If your life is anything like mine used to be, you probably know how hard it can be to build a real estate business while holding down a full-time job.
If you have a family, friends, hobbies, and a life, it can get even more complicated.
Most successful real estate investors are familiar with this juggling act. It’s an essential first step for many of us. But how are YOU supposed to take care of all your pre-existing obligations AND carve out the time you need to run a profitable real estate investing business?
What My Life Used to Look Like
Take me, for example. Before I became a full-time real estate investor and educator, I had several things on my plate every day:
- I had a full-time, 8-to-5 job (I worked in commercial real estate banking) that consumed anywhere from 40 to 60 hours per week.
- I have a wife and two kids, each of whom requires (and fully deserves) a substantial slice of my time each day.
- Every week, I would put significant time and effort into publishing content for my blog (and a few others).
- I’m an active member of my church, neighborhood, and a couple of local economic groups, where I regularly participate in several extracurricular activities each year.
- I have a handful of other hobbies and fun activities that I thoroughly enjoy spending my time on (and without these things, I would probably lose my sanity).
Some days, it was no problem to keep all of these things working together in perfect harmony. Other days, it was a major challenge to keep it all straight. When one or more of these segments of my life started getting busy, life would get overwhelming very quickly.
How I Spent My Time
To start with, here’s a chart of how I divided my time in an average week:
Depending on what projects were hot on the burner, some weeks required that I devote substantially more time to my rental properties (if I was buying a new one), or my land business (if I had a big transaction in the works), or my full-time job (when I got slammed with a massive load of projects to work on). All in all, though, if I averaged out all of my various working activities over an entire year, this was probably the most accurate representation of how my time was spent back when I had my full-time job.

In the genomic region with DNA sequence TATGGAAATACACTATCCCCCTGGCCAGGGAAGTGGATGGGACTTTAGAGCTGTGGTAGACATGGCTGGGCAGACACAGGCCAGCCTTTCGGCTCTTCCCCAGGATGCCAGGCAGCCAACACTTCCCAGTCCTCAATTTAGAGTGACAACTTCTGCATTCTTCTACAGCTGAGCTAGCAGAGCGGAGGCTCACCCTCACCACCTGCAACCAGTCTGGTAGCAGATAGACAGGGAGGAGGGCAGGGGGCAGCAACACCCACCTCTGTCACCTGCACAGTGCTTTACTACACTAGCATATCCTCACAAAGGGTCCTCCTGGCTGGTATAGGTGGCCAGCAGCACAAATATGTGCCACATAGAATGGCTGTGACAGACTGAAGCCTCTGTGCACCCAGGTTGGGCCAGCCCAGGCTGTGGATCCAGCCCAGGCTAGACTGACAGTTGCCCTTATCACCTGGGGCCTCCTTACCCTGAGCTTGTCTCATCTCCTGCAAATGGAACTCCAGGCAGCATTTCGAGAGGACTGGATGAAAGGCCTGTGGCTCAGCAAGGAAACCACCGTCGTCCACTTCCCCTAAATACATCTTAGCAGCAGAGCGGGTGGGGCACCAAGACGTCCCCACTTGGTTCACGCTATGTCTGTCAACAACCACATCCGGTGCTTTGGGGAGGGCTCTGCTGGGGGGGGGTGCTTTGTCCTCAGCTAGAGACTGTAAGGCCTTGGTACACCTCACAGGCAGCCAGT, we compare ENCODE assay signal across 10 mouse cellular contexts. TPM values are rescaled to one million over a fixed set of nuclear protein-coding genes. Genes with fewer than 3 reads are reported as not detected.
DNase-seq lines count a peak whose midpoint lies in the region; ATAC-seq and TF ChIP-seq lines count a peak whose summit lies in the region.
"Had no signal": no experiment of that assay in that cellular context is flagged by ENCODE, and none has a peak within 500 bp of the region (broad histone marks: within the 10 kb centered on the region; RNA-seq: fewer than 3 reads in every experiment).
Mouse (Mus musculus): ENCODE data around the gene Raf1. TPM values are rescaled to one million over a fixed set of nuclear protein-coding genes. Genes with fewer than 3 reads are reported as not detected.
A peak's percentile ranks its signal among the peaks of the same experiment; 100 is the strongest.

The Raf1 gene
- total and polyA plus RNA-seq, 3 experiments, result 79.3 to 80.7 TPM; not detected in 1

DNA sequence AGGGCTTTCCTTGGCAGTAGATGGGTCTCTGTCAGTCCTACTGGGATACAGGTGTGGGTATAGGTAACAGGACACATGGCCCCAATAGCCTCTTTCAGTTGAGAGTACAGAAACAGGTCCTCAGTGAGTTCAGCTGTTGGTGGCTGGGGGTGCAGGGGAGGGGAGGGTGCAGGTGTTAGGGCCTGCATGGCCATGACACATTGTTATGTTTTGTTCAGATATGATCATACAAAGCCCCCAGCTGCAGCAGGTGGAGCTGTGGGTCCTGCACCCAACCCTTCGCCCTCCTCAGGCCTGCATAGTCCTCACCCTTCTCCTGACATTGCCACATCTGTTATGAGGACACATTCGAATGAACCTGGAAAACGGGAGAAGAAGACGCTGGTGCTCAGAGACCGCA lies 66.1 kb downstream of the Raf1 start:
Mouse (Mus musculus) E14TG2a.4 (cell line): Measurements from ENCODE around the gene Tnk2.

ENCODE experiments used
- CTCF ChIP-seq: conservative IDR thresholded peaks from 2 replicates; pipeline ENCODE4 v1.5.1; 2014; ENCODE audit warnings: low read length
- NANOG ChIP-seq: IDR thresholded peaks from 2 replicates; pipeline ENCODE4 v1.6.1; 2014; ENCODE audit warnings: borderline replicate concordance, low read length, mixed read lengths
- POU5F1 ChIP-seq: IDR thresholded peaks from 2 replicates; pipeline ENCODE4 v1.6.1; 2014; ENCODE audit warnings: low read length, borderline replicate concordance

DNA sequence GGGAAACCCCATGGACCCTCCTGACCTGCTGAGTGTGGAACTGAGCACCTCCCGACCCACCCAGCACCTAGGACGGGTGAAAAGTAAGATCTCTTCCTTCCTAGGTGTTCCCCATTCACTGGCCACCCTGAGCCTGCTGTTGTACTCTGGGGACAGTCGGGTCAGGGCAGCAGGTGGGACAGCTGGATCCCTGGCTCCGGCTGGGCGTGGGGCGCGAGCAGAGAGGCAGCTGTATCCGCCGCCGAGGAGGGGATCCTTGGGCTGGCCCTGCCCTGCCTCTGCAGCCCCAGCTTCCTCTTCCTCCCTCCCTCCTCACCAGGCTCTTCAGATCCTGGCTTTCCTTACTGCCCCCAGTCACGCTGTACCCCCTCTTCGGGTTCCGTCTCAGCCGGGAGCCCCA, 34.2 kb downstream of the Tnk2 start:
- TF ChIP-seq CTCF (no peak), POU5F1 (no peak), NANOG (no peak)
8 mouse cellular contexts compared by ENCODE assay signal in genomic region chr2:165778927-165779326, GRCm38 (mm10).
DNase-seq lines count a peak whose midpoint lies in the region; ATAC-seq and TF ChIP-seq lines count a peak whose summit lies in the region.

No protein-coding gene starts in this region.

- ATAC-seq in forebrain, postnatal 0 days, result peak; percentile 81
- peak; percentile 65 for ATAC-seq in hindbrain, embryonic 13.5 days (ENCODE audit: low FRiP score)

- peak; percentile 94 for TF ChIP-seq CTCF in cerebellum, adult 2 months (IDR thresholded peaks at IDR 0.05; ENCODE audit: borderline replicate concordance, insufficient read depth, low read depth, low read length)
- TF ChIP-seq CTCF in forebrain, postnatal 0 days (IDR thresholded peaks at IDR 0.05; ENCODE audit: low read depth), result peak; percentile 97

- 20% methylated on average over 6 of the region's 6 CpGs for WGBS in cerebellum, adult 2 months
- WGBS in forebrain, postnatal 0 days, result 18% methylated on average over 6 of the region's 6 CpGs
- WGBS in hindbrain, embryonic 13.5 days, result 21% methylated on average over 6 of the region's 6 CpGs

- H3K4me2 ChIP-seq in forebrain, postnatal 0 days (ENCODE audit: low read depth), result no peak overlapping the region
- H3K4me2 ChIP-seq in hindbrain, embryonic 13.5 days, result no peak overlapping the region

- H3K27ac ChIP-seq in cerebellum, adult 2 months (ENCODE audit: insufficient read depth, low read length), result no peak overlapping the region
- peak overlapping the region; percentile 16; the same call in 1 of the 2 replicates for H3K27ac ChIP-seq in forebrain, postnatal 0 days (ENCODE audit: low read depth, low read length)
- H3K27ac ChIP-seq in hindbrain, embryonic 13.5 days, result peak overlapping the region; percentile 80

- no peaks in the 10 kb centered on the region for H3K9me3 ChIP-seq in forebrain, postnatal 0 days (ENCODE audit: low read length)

And to be clear, this was my “working life,” so it excludes things like being a parent, husband, and other standard duties like cleaning the house, yard work, shopping, fixing stuff, etc.
My weekends (and some weeknights after 7 pm) were usually my most productive times of the week to make progress with my various business endeavors. This time was essential to me “getting ahead,” so to speak.
How I Made My Money
Now let’s take a look at my different streams of income when I was working my 8-to-5 job. These were the ways I made money and which income streams were responsible for my total take-home pay each year:
Again, my global income didn’t look exactly like this every year. But for the first five years of running my land business, this was how the typical year looked on average.
As you compare these two pie charts together, one thing might stick out to you—the activities that put the most money into my pocket weren’t the same ones that consumed most of my time. For instance:
1. My Full-Time Job
As far as jobs go, I had a pretty good one. I was required to be present at the office for at least 40 hours each week (sometimes more, depending on my workload). My job paid me a set dollar amount, twice every month in the form of a salary. It also provided my family and me with health insurance, which helped contribute to what some people perceive as “security” (a.k.a., a steady, predictable paycheck that we could count on, regardless of what else was happening in life).
Of course, this “security” was actually more of an illusion (because I could’ve lost my job at any point in time, for any reason whatsoever). But I must admit, it was probably the most dependable source of income I have had for several years in my life.
With this source of income, it didn’t matter how busy I was, how productive I was being, or how much stress it contributed to my daily life. I was earning the same amount of money with every paycheck, regardless of how much time it consumed relative to the other slices of my weekly time budget. For obvious reasons, this kind of fixed income could work to my benefit or to my detriment.
2. My Land Business
The land business is a funny thing (at least, mine is). Depending on the year, I can have a few grand slam deals that generate more profit than the annual income from my job (with only a fraction of the time). I could also have a year with a lot of “fluff” activity and some less-than-stellar results. The month-to-month income can be “spikey” in nature, especially if there aren’t many seller-financed deals on the books. It’s not uncommon to have some properties that take longer than expected to sell, which simply delays the collection of my income.
When I was still working my job, my land business provided less of a feeling of “security” because it wasn’t easy to predict my income each month and year. However, it did (and still does) generate some HUGE influxes of cash, which played (and continues to play) a pivotal role in building my financial freedom.